The tram runs between the East and West of the north shore of the HK Island, along the busiest trunk road of the island, and spans to the Happy Valley Racecourse in a little loop. The system is entirely at grade, and shares roads with common vehicles. It takes 45 mins from Shau Kei Wan to Central (on MTR: 19 mins). There is no air-conditioning yet the fare is very low. Its easily accessible locations, price and open view make it an ideal transport among visitors and budget commuters.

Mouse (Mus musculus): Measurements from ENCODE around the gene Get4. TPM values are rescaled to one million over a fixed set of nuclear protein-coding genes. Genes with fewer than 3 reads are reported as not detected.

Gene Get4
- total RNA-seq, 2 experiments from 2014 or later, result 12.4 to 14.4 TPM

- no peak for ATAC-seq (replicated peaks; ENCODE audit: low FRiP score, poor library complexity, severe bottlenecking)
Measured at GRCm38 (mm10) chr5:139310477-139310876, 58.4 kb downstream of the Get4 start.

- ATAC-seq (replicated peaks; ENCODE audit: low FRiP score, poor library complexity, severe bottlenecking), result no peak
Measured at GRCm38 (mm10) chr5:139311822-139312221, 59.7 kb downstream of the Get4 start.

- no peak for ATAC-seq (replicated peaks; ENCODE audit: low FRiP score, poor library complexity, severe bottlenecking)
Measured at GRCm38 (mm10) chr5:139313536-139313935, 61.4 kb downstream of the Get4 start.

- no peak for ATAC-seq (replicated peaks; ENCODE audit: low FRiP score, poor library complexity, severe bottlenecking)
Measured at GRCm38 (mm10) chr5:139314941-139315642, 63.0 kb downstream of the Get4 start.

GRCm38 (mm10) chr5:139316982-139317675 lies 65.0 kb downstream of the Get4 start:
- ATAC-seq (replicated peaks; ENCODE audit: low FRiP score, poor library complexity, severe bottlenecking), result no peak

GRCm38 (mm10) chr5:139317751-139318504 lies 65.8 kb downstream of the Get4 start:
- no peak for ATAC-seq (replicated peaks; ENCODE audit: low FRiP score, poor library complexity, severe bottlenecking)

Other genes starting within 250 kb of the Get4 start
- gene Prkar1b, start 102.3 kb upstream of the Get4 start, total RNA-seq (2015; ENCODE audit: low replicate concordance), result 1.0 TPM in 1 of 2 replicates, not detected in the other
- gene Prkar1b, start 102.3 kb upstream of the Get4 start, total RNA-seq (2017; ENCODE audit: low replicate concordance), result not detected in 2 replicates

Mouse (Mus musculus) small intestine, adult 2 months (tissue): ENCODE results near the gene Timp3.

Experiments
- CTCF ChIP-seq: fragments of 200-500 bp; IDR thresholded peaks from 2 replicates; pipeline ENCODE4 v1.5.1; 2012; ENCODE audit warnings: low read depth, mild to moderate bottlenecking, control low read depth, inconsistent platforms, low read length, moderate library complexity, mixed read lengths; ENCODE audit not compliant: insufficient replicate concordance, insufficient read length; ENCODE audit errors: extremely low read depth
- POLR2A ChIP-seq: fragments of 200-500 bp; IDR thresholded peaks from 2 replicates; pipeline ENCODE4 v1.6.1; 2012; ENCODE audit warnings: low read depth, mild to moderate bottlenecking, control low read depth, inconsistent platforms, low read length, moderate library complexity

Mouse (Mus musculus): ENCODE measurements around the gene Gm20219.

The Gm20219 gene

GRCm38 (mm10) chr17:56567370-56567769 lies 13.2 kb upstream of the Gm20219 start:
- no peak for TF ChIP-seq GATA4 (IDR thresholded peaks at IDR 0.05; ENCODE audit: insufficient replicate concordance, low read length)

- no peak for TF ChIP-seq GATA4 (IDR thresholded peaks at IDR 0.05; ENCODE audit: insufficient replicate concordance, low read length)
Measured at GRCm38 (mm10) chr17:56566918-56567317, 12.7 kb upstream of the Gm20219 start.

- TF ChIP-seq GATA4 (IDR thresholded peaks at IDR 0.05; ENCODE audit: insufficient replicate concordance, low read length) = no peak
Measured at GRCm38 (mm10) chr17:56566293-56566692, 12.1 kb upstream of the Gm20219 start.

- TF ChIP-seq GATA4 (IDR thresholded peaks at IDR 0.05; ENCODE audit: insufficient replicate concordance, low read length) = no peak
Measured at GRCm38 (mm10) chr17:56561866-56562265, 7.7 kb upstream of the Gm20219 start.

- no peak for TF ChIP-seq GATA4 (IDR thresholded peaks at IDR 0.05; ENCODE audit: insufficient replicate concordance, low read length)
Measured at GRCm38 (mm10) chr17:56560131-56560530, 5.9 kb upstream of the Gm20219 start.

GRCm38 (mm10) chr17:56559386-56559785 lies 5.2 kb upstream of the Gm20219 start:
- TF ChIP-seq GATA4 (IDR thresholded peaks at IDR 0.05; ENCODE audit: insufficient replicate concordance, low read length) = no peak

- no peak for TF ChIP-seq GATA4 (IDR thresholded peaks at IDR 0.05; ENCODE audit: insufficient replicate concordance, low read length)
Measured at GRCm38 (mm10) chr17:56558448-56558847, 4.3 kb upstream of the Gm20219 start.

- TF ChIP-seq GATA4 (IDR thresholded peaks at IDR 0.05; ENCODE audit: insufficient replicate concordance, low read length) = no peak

View complete map!


- route length 30 km
- 1067 mm gauge
- operated by Veolia


MTR Corporation Ltd (Metro network Official site)
      - New Extensions and Projects

Hong Kong Tramways Ltd (Street Tram network Official Site)

Octopus Cards (Smart card official site)

Public Transport in Hong Kong (governmental)

MTR at Wikipedia

Hong Kong Mass Transit Info Center

Announcement broadcast on Subway Trains

Great Hong Kong Rail Map from JohoMaps

Interactive Map at ExploreHK

UrbanRail.Net > Hong Kong MTR Gallery (by Thomas Schunk, Keith Fielder)


Inside train © Thomas Schunk Tsuen Wan Line panel  © Thomas Schunk

Photos © Thomas Schunk (More photos)


Year of the Monkey 2004




2004 © UrbanRail.Net by Robert Schwandl.